CB: I think the Ride to Decide program you have is just fantastic. The last three you sent to me, I can tell you right now, two of them I would have hired right on the spot if I had an opening. The other one I just didn’t have interaction with, but those two were great. I have two employees that participated in the Ride to Decide program before they went to MTEC and both got hired after going to MTEC. We’ve got to make very good use of “Meet the Graduates”. We’ve made good use of that program, too. 29

MEMA: What would you say to a potential student thinking about a career in HVAC?

CB: First off, I would invite them over to check out what it is that we’re doing. I’d show them what paychecks look like. Many of the people who are interested in our industry are also interested in the great outdoors: purchasing an ATVs and motorcycle. This is a ticket to being able to purchase and have these things in a very short amount of time. Lots of times, when we do a Ride to Decide, especially if we’re really searching hard for somebody, we make sure to put that person with someone who has recently gone through school with them so that they can explain what they have accomplished in a year or two years. I think that the guys have been fantastic about filling the positions. This is one reason why we haven’t really been looking. The guys did such a great job with the Ride to Decide at identifying people that would be great fits.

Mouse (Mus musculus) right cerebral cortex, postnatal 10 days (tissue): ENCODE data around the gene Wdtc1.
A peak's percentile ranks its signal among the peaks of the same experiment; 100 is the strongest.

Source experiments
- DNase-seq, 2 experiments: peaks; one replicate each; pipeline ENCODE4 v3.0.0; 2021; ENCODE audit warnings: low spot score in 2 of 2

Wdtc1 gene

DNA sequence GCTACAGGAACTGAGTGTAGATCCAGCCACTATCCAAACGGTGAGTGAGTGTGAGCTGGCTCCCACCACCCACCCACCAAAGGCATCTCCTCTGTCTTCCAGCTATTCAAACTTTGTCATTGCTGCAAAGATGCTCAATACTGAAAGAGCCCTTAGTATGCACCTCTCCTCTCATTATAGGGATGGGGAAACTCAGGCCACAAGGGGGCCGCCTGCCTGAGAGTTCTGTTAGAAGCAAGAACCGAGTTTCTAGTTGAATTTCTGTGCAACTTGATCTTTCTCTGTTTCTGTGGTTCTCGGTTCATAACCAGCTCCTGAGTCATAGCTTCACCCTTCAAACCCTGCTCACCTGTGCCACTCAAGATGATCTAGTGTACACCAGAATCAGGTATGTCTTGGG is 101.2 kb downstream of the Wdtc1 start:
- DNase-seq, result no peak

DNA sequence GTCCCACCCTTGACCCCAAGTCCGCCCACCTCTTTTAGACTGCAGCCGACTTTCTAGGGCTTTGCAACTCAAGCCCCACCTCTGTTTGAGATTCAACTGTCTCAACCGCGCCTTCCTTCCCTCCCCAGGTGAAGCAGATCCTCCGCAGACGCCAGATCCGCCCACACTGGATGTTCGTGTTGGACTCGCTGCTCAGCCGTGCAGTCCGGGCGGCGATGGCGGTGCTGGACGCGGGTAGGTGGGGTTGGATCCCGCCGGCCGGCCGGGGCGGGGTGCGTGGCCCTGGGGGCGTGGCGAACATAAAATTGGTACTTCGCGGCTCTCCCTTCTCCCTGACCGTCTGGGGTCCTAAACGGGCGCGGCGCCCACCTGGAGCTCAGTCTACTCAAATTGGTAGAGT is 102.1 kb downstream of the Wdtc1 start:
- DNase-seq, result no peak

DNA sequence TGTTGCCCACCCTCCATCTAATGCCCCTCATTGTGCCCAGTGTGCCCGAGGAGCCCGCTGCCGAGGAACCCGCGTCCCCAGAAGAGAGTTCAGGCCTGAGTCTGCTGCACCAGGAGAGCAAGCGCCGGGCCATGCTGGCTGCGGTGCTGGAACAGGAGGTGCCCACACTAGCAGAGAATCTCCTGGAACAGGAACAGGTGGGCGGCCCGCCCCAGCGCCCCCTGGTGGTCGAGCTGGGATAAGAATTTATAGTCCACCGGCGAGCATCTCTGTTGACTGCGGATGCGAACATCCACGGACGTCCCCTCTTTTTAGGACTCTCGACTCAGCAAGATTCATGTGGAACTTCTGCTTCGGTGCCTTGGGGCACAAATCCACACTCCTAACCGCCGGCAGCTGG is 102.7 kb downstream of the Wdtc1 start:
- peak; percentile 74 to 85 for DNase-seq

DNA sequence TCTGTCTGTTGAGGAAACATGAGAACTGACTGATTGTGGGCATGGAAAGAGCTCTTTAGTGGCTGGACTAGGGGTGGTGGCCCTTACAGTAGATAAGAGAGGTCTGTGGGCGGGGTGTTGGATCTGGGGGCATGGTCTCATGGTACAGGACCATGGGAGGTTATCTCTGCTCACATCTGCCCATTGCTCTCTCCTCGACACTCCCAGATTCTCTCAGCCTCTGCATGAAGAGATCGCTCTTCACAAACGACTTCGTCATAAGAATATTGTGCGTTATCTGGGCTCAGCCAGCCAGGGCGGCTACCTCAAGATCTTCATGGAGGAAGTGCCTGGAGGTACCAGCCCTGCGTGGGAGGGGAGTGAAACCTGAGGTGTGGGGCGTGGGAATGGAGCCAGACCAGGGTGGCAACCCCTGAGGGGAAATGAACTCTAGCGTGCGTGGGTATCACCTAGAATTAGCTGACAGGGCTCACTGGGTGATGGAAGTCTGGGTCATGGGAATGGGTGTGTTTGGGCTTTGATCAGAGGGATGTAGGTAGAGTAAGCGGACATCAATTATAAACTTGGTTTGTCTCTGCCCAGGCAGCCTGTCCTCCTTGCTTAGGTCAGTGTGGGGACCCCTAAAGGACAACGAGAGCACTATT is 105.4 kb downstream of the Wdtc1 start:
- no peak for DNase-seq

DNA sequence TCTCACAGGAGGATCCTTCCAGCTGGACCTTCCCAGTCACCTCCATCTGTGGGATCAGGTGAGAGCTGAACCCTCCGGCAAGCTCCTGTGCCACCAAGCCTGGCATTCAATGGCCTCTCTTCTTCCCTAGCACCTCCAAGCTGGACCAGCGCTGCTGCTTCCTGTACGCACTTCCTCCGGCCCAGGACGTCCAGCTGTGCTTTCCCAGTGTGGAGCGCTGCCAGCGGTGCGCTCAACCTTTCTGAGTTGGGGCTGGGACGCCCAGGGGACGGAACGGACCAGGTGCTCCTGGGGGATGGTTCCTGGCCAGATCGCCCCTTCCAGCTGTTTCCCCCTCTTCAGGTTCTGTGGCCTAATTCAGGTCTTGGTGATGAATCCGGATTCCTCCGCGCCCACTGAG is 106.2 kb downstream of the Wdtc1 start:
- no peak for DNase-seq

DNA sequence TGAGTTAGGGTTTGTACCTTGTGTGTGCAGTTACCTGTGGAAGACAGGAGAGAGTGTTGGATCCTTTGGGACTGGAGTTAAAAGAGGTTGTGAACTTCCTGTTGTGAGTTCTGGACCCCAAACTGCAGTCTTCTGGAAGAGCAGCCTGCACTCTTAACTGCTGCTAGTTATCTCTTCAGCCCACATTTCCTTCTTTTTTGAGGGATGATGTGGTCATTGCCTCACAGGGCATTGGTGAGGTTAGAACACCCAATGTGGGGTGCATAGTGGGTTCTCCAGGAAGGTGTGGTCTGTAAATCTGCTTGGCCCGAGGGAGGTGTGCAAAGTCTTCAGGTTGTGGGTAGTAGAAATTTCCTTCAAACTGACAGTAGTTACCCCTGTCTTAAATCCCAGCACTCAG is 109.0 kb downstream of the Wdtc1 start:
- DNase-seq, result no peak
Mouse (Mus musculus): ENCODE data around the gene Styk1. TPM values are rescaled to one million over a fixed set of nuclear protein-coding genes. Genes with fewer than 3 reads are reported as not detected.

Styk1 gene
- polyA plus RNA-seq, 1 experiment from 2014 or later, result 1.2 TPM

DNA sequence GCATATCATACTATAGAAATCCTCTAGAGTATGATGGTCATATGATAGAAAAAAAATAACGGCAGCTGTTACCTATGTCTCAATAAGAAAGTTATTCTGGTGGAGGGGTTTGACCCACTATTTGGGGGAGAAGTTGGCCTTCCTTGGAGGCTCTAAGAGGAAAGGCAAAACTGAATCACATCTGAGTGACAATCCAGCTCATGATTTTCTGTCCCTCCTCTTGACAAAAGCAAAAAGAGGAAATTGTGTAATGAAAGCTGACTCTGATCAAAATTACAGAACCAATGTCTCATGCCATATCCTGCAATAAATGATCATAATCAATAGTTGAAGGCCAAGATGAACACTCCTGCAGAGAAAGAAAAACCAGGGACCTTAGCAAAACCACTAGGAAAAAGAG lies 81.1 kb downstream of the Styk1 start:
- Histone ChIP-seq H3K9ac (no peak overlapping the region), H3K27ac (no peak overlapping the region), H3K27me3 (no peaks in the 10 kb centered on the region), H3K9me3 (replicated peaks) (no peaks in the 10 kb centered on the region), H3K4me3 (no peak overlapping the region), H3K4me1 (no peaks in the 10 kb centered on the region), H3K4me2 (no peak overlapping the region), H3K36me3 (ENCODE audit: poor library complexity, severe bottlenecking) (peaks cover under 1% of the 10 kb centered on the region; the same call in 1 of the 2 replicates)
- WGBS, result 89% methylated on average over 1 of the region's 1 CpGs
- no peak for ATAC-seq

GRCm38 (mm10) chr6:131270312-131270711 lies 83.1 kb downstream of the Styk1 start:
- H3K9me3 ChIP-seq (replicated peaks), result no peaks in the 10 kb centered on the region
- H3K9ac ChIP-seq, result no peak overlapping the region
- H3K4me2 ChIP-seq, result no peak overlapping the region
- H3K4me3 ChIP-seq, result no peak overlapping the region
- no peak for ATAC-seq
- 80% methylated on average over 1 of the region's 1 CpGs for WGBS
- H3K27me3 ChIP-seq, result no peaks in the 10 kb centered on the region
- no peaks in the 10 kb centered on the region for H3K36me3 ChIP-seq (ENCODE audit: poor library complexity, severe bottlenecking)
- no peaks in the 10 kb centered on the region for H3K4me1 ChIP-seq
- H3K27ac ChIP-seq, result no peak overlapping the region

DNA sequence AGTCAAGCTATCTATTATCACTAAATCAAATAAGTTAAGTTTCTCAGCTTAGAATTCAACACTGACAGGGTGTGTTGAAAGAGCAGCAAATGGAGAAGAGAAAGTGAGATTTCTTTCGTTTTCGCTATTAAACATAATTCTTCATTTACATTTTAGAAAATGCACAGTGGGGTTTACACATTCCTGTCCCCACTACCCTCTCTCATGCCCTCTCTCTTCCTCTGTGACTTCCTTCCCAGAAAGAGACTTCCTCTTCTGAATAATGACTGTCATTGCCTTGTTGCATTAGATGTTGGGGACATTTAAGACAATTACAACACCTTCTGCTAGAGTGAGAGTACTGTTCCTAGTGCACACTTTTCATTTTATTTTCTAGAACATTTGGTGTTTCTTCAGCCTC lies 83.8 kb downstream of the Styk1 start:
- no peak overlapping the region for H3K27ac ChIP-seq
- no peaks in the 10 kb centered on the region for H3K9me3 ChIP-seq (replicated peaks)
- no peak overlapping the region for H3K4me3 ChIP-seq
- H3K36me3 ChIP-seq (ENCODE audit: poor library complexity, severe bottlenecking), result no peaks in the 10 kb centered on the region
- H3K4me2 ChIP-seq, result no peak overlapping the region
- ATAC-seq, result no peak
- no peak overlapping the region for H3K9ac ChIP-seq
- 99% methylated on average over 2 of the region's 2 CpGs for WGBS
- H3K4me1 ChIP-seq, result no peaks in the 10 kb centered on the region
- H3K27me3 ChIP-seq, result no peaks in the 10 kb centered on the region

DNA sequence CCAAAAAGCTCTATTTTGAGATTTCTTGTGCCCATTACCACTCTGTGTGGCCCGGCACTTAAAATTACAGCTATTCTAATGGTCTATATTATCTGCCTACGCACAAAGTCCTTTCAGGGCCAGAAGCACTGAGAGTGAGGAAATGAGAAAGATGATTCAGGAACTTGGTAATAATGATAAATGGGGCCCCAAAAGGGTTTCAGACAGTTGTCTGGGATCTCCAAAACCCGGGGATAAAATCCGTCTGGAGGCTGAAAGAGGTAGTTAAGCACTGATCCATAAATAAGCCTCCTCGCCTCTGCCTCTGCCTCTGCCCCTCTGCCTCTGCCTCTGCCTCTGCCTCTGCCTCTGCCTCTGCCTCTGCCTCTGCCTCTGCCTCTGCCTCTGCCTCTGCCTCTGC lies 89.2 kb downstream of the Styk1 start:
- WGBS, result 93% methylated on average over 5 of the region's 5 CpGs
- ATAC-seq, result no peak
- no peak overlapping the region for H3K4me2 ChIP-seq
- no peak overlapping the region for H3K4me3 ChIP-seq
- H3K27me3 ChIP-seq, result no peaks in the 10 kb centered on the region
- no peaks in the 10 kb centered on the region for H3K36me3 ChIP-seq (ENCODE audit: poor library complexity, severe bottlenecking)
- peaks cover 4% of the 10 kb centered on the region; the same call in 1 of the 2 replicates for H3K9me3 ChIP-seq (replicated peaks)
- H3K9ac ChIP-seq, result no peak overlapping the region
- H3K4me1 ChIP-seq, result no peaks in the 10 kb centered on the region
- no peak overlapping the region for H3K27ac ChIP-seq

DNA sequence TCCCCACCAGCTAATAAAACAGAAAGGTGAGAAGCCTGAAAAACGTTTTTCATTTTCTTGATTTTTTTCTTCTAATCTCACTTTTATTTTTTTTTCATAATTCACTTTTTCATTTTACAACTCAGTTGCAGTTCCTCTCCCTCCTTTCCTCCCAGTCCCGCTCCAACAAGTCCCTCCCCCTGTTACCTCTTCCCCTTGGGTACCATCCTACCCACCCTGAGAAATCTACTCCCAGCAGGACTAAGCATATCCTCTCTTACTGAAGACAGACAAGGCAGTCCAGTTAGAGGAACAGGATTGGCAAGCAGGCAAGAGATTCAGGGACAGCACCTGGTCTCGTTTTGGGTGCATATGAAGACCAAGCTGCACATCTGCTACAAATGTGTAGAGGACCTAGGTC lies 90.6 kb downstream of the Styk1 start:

MEMA: Out of curiosity, what do you think the modern world will look like if we do not fix this skills gap problem in HVAC?

CB: We’re definitely going to need to do something, but I think the biggest problem we’re going to see is that we are going to be looking at long periods of time to have things repaired. Where we have been a 24/7 industry, that window is getting harder and harder to fill with people who want to work after hours. The day is going to come that except in dire emergencies you’re going to have trouble getting somebody to come out nights and weekends… It’s a tremendous wait for things. We are seeing that now. If someone has a boiler that fails, where years ago there was no question that it would happen tomorrow, it’s not going to happen tomorrow anymore because there may be permits or help is not available. In emergencies it’s getting tighter and tighter. Fortunately, with some of this stuff we’ve been able to make up with more reliable equipment, so there’s not as many calls as there used to be. The improvements in the homes that are insulated better gets people through until morning, except in the most